Introduction: Continuing inhaled corticosteroid (ICS) use does not benefit all patients with COPD, yet it is difficult to determine which patients may safely sustain ICS withdrawal. Although eosinophil levels can facilitate this decision, better biomarkers could improve personalised treatment decisions.
Methods: We performed transcriptional profiling of sputum to explore the molecular biology and compared the predictive value of an unbiased gene signature versus sputum eosinophils for exacerbations after ICS withdrawal in COPD patients. RNA-sequencing data of induced sputum samples from 43 COPD patients were associated with the time to exacerbation after ICS withdrawal. Expression profiles of differentially expressed genes were summarised to create gene signatures. In addition, we built a Bayesian network model to determine coregulatory networks related to the onset of COPD exacerbations after ICS withdrawal.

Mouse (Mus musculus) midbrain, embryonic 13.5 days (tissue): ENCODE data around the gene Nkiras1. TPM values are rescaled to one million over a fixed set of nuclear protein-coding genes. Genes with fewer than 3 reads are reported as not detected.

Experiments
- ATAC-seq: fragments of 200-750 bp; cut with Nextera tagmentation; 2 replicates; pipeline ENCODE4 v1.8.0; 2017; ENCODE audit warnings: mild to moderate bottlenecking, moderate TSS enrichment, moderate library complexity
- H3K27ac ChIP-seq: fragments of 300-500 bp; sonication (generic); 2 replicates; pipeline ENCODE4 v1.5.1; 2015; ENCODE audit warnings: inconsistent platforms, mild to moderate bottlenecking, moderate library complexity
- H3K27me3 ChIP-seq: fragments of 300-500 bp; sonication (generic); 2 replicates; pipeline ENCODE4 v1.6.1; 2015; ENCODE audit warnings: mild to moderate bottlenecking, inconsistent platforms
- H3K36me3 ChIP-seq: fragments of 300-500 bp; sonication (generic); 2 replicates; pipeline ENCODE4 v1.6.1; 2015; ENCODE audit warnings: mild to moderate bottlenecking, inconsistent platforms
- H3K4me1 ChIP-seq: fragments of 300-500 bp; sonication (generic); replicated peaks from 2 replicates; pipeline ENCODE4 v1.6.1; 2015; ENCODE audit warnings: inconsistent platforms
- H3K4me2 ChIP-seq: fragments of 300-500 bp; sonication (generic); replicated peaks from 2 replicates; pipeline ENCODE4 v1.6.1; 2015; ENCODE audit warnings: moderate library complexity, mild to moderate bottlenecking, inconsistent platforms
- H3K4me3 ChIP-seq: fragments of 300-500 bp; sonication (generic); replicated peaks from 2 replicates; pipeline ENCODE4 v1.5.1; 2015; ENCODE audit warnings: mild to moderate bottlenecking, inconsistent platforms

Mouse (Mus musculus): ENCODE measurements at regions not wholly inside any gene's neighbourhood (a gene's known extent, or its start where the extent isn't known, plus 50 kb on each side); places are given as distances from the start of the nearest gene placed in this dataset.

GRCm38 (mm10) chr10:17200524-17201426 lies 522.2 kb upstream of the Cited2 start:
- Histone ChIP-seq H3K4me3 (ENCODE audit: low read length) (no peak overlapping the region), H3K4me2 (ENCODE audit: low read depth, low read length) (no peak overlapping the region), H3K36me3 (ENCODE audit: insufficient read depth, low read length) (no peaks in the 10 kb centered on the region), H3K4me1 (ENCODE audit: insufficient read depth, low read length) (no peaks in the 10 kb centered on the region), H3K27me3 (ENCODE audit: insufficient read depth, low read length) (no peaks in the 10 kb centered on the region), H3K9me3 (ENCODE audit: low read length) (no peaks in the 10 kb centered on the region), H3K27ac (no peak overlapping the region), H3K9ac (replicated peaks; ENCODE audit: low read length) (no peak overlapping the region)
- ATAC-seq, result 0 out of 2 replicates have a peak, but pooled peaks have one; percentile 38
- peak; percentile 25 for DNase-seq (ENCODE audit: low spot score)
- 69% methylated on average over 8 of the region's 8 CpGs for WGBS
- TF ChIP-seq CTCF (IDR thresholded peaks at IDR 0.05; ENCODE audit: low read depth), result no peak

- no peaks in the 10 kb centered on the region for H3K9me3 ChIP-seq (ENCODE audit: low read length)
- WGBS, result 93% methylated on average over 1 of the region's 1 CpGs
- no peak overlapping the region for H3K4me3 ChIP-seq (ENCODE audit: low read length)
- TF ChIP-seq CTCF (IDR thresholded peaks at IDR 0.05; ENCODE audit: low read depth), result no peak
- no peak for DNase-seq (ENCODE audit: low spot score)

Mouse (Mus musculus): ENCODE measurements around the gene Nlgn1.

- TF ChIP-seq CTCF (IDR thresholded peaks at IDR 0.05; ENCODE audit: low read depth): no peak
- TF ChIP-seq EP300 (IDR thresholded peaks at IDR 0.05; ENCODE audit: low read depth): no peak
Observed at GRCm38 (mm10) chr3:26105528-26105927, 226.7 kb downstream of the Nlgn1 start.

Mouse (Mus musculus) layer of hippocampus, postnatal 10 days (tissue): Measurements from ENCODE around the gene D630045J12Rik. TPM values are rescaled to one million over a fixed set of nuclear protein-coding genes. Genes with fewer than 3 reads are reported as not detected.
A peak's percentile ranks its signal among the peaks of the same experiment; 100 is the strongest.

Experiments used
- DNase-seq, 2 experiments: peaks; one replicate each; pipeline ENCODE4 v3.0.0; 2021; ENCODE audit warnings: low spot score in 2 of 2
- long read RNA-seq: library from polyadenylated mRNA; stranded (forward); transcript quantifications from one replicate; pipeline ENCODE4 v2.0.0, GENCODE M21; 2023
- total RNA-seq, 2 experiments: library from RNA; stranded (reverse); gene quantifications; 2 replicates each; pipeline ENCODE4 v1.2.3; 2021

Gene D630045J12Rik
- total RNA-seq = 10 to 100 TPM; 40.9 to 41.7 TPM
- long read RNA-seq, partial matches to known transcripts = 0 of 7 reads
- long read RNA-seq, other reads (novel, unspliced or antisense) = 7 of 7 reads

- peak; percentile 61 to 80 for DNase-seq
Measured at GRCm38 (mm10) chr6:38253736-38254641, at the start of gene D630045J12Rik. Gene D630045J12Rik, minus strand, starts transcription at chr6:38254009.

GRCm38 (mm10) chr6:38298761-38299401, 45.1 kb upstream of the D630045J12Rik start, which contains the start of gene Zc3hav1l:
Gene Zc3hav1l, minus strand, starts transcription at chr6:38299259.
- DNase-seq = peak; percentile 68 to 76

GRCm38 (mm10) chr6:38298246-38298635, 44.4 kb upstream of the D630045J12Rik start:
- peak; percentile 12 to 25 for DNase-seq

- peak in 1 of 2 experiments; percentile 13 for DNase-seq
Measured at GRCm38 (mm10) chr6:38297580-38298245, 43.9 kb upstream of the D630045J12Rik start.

Results: In multivariate analyses, we identified a gene signature (LGALS12, ALOX15, CLC, IL1RL1, CD24, EMR4P) associated with the time to first exacerbation after ICS withdrawal. The addition of this gene signature to a multiple Cox regression model explained more variance of time to exacerbations compared to a model using sputum eosinophils. The gene signature correlated with sputum eosinophil as well as macrophage cell counts. The Bayesian network model identified three coregulatory gene networks as well as sex to be related to an early versus late/nonexacerbation phenotype.
Conclusion: We identified a sputum gene expression signature that exhibited a higher predictive value for predicting COPD exacerbations after ICS withdrawal than sputum eosinophilia. Future studies should investigate the utility of this signature, which might enhance personalised ICS treatment in COPD patients.